Suicide Prevention Seminar | Justin Wang
Suicide Prevention Seminar
by: Justin Wang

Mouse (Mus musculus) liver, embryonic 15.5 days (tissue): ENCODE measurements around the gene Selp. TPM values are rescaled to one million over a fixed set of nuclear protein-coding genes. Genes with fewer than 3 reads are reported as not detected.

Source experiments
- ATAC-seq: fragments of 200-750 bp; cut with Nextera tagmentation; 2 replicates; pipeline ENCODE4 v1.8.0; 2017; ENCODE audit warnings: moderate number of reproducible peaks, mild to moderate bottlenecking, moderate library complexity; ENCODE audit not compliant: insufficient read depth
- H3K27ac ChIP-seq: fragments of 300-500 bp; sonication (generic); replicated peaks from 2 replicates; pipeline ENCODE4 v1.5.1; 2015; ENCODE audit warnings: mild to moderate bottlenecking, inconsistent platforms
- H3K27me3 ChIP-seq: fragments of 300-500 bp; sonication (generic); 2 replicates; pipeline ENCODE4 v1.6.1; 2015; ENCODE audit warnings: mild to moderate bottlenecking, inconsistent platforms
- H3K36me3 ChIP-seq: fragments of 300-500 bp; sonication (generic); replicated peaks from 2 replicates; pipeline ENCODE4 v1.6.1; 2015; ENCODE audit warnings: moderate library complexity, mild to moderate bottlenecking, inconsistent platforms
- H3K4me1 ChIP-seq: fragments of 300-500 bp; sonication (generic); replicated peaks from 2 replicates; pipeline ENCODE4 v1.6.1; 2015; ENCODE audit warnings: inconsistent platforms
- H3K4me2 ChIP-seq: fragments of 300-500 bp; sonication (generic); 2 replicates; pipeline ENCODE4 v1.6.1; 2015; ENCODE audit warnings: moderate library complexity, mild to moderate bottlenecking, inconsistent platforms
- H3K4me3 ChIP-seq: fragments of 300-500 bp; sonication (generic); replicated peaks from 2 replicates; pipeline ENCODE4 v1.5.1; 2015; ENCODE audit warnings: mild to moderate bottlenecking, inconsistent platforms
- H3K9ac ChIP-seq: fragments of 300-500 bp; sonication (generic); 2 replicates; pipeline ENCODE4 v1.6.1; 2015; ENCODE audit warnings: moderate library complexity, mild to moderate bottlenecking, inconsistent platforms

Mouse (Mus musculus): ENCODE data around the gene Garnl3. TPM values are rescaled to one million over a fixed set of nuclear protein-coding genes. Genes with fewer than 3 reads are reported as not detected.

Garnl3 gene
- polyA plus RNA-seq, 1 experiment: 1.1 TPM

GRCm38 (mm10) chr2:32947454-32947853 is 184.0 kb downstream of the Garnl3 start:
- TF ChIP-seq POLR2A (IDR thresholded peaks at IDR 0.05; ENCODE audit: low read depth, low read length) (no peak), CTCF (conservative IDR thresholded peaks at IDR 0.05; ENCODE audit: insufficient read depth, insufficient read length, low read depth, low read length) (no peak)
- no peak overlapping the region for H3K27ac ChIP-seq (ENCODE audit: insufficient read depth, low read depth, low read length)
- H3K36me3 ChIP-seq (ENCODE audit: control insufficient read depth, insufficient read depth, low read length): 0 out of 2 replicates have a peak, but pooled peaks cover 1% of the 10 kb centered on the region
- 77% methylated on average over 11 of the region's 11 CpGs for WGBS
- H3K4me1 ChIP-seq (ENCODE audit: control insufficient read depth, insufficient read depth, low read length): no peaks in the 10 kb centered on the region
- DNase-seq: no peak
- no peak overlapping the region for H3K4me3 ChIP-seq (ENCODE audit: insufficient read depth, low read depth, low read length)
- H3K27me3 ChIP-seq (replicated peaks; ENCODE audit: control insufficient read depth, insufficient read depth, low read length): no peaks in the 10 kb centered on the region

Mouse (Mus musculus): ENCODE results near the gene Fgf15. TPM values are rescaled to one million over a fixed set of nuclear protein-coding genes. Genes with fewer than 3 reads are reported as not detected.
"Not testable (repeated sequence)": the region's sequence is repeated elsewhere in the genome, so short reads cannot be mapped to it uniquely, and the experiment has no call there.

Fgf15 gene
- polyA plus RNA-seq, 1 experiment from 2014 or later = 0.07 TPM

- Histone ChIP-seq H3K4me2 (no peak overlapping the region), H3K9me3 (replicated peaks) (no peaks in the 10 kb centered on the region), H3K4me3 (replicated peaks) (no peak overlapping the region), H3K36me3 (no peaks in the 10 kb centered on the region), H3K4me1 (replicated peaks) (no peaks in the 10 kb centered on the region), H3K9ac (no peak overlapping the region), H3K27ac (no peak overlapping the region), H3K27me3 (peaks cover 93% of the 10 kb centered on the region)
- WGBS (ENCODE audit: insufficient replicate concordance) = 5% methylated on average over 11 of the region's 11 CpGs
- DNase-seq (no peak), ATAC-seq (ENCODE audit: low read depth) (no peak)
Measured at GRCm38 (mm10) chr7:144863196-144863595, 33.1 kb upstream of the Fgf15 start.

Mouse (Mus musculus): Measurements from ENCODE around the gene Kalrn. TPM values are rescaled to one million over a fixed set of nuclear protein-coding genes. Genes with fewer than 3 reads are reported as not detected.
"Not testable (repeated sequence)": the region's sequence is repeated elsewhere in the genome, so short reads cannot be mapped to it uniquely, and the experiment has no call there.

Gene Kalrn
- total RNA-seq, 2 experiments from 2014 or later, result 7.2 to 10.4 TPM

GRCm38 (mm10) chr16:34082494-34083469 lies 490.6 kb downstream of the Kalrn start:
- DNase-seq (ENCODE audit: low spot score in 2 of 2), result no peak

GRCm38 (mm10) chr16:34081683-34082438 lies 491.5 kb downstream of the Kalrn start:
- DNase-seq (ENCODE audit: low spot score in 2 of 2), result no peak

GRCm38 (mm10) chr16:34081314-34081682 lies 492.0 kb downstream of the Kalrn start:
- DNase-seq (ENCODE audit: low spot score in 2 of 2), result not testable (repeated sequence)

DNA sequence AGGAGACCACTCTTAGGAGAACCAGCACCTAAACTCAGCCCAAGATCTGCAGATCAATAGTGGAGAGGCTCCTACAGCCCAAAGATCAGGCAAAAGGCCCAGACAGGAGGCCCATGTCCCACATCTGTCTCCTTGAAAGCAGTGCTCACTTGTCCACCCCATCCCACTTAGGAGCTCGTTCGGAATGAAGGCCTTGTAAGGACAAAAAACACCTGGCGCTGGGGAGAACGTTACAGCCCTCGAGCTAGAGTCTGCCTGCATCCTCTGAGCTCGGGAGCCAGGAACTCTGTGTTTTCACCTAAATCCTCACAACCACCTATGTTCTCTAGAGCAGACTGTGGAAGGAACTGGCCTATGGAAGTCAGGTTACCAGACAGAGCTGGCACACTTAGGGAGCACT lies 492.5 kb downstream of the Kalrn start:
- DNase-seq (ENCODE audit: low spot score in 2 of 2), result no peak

Last week, on November 7th, Mr. Killeen held an assembly that was focused on mindfulness and suicide prevention. Primarily intended for a parental audience, Mr. Killeen and his guest speaker Mr. Stan Collins spoke volumes about aspects of suicide prevention, including causes, possible solutions, and general tips on the issue. Multiple school officials, including our superintendent, and TPHS principal Rob Coppo spoke briefly about the seriousness and changes that need to be implemented surrounding this issue. Stan Collins, following a brief introduction, covered key issues surrounding the topic of suicide prevention. He opened with a personal anecdote, outlining the story of his best friend Jesse, who he lost to suicide in high school. Much like the feelings circulating through our school after the loss of 2 students, Collins remembered feeling “anger, guilt, sadness, and confusion… [he] couldn’t comprehend why Jesse had taken his own life”. Throughout the presentation, Collins made it abundantly clear that “ The issue of suicide is something that we only speak about when it punches us in the face. The truth is our views are always in need of this even outside the tragedies,” even if people shy away from it at first. Collins spoke about his own push to have suicide awareness and prevention on his own campus, the campaign of which took 3 months until the principal finally agreed to sit down and talk to him. Collins led these anecdotes into a more conceptual discussion of suicide prevention – even criticizing his own speaking situation, saying that even though “gathering three thousand students into a gymnasium” is better than nothing, it isn’t “effective, only efficient”. Collins also discussed the language surrounding suicide, commenting that “reasons not to die” have a more negative connotation than “reasons to live”, due to “not dying” setting the bar at mere survival. He then went on to urge all of us to practice better, more neutral-connotation language when discussing suicide, especially when trying to prevent it or raise awareness. Many of the statistics Collins presented later in this presentation both worried the audience, and acted as a harrowing reminder of the resources in place for suicide prevention (of which there are very little). In fact, even though suicide was the top 3 killers for most age groups above 5-7 years old, there were no “socially embedded messages” about suicide, like there are for drugs and homicide. Collins concluded his presentation with a demonstration of solutions to prevent suicide and ease pain. He emphasized that “suicide is not caused by a single event … rather, it is like a Jenga tower”, where each brick adds to the instability of the entire situation. “Suicide prevention is turning the dials a little bit today, a little bit more tomorrow”, and tomorrow and tomorrow until your friend is in a better place than they were before.